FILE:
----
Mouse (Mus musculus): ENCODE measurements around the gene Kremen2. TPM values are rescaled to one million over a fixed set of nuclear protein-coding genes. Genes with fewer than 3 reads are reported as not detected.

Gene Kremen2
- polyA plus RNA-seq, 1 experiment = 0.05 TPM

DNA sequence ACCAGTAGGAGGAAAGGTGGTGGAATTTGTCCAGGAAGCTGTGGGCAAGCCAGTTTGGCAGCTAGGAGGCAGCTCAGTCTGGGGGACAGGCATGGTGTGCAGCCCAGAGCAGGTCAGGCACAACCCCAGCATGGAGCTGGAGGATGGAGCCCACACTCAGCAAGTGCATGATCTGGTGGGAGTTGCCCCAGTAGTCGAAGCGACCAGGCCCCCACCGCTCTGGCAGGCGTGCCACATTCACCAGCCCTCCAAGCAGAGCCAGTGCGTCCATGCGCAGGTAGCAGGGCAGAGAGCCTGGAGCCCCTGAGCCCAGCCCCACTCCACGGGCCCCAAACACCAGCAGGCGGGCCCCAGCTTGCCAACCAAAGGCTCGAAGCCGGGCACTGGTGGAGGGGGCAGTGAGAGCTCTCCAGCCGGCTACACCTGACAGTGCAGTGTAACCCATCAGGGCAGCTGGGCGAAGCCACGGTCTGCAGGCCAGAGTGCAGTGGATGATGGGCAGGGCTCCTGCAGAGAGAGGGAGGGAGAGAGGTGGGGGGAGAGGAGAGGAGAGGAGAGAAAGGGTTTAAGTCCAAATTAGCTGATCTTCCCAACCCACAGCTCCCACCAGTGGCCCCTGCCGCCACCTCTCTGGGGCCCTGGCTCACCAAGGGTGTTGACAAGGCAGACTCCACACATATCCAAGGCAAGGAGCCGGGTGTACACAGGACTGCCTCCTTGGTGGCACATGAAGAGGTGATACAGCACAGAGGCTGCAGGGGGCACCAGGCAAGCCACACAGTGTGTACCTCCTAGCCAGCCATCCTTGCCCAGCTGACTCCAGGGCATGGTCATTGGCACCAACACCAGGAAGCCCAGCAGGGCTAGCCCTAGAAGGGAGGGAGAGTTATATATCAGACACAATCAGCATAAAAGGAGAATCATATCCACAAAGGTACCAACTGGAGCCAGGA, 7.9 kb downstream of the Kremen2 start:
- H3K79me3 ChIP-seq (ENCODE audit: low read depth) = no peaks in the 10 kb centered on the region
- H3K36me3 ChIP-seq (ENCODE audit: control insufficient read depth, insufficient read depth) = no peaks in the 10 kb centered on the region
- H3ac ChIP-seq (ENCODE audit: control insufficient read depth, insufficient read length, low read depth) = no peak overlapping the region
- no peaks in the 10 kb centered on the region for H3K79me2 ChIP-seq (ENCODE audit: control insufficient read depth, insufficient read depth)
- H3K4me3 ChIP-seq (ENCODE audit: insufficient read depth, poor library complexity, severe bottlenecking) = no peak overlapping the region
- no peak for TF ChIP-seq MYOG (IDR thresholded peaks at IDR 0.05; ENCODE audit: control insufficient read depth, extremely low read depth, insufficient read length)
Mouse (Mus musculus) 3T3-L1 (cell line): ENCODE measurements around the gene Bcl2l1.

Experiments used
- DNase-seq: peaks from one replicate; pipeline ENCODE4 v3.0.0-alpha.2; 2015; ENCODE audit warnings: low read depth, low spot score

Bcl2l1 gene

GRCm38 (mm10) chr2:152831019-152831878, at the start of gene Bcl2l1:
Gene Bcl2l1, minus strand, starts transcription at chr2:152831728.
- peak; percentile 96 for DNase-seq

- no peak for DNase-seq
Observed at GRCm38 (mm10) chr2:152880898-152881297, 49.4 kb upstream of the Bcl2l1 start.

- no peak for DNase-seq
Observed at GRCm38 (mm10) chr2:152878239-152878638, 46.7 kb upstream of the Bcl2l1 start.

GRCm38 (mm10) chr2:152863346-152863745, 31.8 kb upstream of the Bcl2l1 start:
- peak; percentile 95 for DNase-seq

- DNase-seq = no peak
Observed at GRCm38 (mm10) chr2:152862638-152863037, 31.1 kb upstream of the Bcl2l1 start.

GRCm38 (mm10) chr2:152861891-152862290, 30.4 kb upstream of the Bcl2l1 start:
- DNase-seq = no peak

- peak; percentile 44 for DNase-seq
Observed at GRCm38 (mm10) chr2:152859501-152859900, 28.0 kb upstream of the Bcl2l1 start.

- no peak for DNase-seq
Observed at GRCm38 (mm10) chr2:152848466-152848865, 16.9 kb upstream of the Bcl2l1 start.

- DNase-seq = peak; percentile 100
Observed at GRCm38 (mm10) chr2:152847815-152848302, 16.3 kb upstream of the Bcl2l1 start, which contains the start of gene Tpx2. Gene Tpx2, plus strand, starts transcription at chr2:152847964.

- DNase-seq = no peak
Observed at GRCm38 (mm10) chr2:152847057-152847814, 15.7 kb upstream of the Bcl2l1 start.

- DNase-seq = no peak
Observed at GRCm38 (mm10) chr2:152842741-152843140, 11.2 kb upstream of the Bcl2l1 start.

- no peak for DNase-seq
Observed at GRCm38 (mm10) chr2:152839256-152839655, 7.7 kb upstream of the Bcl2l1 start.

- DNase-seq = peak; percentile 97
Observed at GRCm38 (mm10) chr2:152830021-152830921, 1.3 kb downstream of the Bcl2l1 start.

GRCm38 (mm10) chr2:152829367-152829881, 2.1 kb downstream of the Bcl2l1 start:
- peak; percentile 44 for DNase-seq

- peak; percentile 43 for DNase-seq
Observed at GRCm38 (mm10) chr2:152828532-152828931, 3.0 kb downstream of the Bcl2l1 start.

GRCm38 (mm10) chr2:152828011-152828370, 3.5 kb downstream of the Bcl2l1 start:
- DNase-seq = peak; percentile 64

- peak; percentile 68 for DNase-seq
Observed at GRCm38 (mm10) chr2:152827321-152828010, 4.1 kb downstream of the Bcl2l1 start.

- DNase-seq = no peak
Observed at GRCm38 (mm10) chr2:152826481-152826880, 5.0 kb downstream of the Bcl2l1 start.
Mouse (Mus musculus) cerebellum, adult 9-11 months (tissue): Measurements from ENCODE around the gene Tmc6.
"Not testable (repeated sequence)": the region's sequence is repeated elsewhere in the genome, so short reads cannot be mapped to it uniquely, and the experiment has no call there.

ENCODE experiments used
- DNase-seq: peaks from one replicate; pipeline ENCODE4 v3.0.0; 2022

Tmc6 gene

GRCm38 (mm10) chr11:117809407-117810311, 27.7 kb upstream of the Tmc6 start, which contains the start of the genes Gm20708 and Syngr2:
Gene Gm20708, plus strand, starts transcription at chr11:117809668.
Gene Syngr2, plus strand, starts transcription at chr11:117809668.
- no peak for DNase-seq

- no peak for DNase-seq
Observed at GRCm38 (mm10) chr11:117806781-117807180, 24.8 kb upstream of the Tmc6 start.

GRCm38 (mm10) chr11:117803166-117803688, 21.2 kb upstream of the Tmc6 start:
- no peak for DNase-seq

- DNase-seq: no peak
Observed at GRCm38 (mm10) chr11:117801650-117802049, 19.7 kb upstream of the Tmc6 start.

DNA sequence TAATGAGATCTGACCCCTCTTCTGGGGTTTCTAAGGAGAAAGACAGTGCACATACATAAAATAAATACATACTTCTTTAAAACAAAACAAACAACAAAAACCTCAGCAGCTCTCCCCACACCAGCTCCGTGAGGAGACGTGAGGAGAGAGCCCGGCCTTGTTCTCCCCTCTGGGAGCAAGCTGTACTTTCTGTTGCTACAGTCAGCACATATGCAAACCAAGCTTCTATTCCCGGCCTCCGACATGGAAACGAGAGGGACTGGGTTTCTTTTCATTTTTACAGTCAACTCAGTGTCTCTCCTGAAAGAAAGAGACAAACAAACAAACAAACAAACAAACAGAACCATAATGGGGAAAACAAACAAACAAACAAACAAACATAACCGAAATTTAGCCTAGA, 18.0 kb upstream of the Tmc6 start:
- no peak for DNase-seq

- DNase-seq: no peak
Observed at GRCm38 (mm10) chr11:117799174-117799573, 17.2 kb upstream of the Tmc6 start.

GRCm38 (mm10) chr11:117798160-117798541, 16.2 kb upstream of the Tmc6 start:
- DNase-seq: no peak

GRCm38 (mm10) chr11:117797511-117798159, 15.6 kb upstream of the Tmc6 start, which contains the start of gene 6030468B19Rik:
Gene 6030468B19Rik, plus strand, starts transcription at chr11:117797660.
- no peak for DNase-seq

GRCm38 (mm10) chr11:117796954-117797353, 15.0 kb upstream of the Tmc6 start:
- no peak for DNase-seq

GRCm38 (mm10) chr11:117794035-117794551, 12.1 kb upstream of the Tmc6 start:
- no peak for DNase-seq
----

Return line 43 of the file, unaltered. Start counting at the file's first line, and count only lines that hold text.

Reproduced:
- peak; percentile 44 for DNase-seq